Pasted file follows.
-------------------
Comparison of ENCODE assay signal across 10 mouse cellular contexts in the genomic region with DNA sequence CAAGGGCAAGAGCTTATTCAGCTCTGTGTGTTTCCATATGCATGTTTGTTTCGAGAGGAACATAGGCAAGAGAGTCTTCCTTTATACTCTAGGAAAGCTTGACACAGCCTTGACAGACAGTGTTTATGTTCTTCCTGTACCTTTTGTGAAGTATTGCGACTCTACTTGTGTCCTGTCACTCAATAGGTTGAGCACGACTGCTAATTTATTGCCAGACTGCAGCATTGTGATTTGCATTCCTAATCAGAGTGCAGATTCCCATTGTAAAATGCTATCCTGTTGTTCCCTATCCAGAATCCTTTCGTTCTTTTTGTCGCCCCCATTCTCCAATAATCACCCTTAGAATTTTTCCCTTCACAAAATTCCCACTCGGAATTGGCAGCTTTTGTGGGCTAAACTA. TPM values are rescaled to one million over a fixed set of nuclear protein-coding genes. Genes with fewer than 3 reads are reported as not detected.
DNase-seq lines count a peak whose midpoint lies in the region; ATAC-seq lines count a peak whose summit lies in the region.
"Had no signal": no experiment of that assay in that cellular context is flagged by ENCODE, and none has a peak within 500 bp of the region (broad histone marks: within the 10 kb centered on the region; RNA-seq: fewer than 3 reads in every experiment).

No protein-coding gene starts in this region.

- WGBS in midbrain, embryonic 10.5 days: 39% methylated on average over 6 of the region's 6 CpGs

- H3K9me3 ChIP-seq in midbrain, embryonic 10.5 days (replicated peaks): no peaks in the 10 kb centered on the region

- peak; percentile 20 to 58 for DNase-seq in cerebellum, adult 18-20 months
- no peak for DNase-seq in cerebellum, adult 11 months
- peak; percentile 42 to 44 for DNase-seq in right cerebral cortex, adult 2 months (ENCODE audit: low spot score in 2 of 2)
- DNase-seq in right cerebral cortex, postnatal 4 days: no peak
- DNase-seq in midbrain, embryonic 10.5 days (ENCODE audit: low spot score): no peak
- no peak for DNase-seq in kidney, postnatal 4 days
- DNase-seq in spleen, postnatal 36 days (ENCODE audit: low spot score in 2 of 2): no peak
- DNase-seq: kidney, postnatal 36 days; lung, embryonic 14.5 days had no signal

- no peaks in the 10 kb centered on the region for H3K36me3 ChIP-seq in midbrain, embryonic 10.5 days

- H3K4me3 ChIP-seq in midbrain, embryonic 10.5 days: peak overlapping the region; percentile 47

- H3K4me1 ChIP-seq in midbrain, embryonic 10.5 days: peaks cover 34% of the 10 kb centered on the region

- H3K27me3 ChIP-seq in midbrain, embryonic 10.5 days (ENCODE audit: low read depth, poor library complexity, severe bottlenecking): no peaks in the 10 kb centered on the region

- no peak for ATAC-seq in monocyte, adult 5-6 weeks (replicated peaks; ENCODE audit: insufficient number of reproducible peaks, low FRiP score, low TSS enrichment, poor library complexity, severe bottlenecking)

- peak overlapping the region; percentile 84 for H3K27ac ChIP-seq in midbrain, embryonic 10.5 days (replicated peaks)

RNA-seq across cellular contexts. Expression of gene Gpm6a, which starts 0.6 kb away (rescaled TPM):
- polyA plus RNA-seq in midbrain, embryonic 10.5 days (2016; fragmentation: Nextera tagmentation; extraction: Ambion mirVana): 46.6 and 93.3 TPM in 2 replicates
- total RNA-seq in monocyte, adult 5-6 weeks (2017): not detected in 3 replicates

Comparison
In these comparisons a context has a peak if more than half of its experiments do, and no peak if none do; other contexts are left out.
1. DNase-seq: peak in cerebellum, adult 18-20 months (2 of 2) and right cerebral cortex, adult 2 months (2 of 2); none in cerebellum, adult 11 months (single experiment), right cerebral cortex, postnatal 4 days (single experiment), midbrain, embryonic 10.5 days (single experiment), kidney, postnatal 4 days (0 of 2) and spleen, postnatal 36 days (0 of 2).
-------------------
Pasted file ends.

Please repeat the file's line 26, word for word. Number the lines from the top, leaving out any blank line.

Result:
1. DNase-seq: peak in cerebellum, adult 18-20 months (2 of 2) and right cerebral cortex, adult 2 months (2 of 2); none in cerebellum, adult 11 months (single experiment), right cerebral cortex, postnatal 4 days (single experiment), midbrain, embryonic 10.5 days (single experiment), kidney, postnatal 4 days (0 of 2) and spleen, postnatal 36 days (0 of 2).